5. Praise! Words Edition
When this hymnbook was published in 2000 I thought it good enough for our church to use it in place of our old Christian Praise. I have not regretted recommending we make the change. Now I have also worked my way through the book reading it in daily devotionals so for I think the first time I have read all the way through a hymnbook. I have also sung my way through all those I could put a tune too without a musicians help, but my thoughts will be confined to words as I am not competent to express any opinion as to the music set.
First of all I commend Praise! for its good mix of Psalms together with old and modern hymns and songs. It is a balanced mixture and it is rare for me to have any theological quibbles over what is included. Having a complete Psalter is a plus. I found the attempts to modernise language acceptable. Thees and thous have gone except in rare instances and the use of inclusive language is reasonable. Some will not like the loss of traditional lines, but for me, having to concentrate on the text in case it has been changed is positive. It makes one attend to the text and think more about what you are singing.
One minor quibble is that sometimes when a first line is drastically revised as in A Safe Stringhold or With harps and with Viols, one has great difficulty finding the hymn concerned in the index. I believe this may be rectified in future editions. But overall I have nothing but praise for Praise!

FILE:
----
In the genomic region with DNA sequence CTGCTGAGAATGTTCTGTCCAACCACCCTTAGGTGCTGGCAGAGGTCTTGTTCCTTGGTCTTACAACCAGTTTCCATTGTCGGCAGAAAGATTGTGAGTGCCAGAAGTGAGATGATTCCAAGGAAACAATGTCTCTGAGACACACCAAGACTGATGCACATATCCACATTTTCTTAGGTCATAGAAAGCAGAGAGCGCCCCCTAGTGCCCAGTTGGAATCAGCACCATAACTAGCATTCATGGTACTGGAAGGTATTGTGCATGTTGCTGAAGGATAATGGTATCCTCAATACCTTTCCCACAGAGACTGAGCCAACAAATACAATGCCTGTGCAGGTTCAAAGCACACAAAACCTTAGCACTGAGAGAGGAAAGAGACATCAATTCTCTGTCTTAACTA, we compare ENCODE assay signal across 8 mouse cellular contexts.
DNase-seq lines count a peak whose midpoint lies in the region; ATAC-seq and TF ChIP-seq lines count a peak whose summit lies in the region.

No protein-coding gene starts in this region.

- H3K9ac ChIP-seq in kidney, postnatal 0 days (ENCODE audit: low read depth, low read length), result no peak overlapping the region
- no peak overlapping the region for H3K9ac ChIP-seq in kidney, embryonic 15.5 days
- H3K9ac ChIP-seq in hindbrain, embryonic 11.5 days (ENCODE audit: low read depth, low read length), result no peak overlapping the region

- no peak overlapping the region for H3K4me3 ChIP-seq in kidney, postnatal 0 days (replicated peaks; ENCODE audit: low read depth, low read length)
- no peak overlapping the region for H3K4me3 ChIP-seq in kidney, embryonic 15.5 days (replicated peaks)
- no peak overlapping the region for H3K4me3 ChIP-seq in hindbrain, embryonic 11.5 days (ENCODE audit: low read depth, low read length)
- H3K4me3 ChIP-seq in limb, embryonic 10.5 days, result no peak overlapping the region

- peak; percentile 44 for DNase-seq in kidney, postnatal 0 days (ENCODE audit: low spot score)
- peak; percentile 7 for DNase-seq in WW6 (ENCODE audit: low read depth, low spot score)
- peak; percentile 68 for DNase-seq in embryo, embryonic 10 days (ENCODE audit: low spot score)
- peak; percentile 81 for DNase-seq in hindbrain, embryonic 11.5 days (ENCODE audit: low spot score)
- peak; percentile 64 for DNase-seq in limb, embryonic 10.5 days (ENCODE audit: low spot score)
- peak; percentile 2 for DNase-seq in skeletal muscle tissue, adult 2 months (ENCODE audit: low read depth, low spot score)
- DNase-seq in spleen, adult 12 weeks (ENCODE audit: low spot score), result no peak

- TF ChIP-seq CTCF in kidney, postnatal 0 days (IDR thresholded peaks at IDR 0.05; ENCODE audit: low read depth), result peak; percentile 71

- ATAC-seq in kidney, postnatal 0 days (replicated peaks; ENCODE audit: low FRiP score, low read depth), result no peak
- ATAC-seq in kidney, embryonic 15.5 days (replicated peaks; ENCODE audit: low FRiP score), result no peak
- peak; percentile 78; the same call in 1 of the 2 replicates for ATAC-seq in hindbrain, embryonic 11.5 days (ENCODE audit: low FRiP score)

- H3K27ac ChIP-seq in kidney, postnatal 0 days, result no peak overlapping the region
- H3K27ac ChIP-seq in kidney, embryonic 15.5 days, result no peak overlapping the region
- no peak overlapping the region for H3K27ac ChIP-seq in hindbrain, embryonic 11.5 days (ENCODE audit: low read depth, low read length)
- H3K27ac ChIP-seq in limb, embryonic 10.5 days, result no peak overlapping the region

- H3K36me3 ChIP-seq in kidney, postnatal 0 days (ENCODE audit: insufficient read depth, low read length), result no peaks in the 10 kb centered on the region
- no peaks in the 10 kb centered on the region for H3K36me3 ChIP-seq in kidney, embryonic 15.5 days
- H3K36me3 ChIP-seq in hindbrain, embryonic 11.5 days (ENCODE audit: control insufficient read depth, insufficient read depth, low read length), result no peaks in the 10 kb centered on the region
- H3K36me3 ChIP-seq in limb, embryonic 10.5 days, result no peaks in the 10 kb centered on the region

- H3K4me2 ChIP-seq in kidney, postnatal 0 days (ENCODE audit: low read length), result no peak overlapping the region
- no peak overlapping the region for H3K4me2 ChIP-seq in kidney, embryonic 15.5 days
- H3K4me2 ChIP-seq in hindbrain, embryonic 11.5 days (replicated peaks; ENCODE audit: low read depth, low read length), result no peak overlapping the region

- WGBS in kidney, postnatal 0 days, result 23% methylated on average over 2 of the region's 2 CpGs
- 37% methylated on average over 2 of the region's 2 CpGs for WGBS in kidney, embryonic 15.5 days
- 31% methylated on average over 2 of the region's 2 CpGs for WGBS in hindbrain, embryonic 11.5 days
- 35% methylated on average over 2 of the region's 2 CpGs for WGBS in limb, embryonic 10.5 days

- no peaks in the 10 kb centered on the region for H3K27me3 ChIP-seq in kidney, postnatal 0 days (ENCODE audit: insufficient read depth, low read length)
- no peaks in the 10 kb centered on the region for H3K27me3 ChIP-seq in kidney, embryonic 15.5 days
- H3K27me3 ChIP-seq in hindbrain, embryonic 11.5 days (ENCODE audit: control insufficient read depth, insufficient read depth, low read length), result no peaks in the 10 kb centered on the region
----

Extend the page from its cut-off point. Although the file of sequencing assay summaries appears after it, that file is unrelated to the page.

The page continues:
6. John Newton: From Disgrace to Amazing Grace by Jonathan Aitken
Jonathan Aitken has written an excellent biography, one of the best Christian biographies I have read. Newton is a great subject for a biography for he had a long and amazing life. Aitken is well qualified to write about "From Disgrace to Amazing Grace". He writes with style. His chapters are refeshingly short and to the point. The story is thrilling with "many dangers, toils and snare". One looses counts of the dangers from which the young Newton escapes. It is the story of a great sinner who was found by a great Saviour. Aitken tells the tale with real spiritual as well as historical undrstanding of his subject so that in concluion he can point the reader to spiritual lessons to be learned from Newton's life. For example. God's timing is not ours. Newton had to wait six years from applying, to be finally ordained as an Anglican minister. His marriage is an exemplary and touching story. Newtons spitiuality and prayer life are a real challenge. Aitken shows how faithful and inovatory Newton was as a pastor and how he helped many, especially his best friend William Cowper. Without Newton there would have neem no great poet only a forgotten suicide. Similarly, without Newton we would probably not have has Wilberforce, politician and reformer. Aitken also tells the story of Newton's famous hymn, its composition and rise to fame. Aitken faithfully relates Newton's faults too. His support of the American rebels had to be withdrawn but one is led to understand why many in England, especailly non-conformists, were suppporters of the rebels. Newton was an eirenic man who eschewed party labels and associated with Christian irrespective of denominational labels. This is a great biography and I hope we will have more from this fine Christian author.
Labels: biography, books, Christian life, church, history, hymns, Islam, politics